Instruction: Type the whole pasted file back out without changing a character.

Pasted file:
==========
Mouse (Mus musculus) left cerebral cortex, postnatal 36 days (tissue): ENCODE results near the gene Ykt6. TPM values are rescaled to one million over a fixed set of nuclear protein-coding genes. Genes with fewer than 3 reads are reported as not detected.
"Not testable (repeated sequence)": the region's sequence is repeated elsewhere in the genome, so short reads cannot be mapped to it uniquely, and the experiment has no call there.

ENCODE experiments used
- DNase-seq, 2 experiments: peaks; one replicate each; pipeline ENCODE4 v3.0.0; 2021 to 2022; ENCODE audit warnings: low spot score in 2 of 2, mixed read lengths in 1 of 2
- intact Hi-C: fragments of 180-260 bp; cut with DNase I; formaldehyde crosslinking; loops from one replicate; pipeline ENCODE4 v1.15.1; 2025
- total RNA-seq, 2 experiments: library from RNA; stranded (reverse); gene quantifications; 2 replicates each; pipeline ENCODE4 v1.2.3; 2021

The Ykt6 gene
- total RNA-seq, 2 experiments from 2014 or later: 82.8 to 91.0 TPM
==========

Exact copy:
Mouse (Mus musculus) left cerebral cortex, postnatal 36 days (tissue): ENCODE results near the gene Ykt6. TPM values are rescaled to one million over a fixed set of nuclear protein-coding genes. Genes with fewer than 3 reads are reported as not detected.
"Not testable (repeated sequence)": the region's sequence is repeated elsewhere in the genome, so short reads cannot be mapped to it uniquely, and the experiment has no call there.

ENCODE experiments used
- DNase-seq, 2 experiments: peaks; one replicate each; pipeline ENCODE4 v3.0.0; 2021 to 2022; ENCODE audit warnings: low spot score in 2 of 2, mixed read lengths in 1 of 2
- intact Hi-C: fragments of 180-260 bp; cut with DNase I; formaldehyde crosslinking; loops from one replicate; pipeline ENCODE4 v1.15.1; 2025
- total RNA-seq, 2 experiments: library from RNA; stranded (reverse); gene quantifications; 2 replicates each; pipeline ENCODE4 v1.2.3; 2021

The Ykt6 gene
- total RNA-seq, 2 experiments from 2014 or later: 82.8 to 91.0 TPM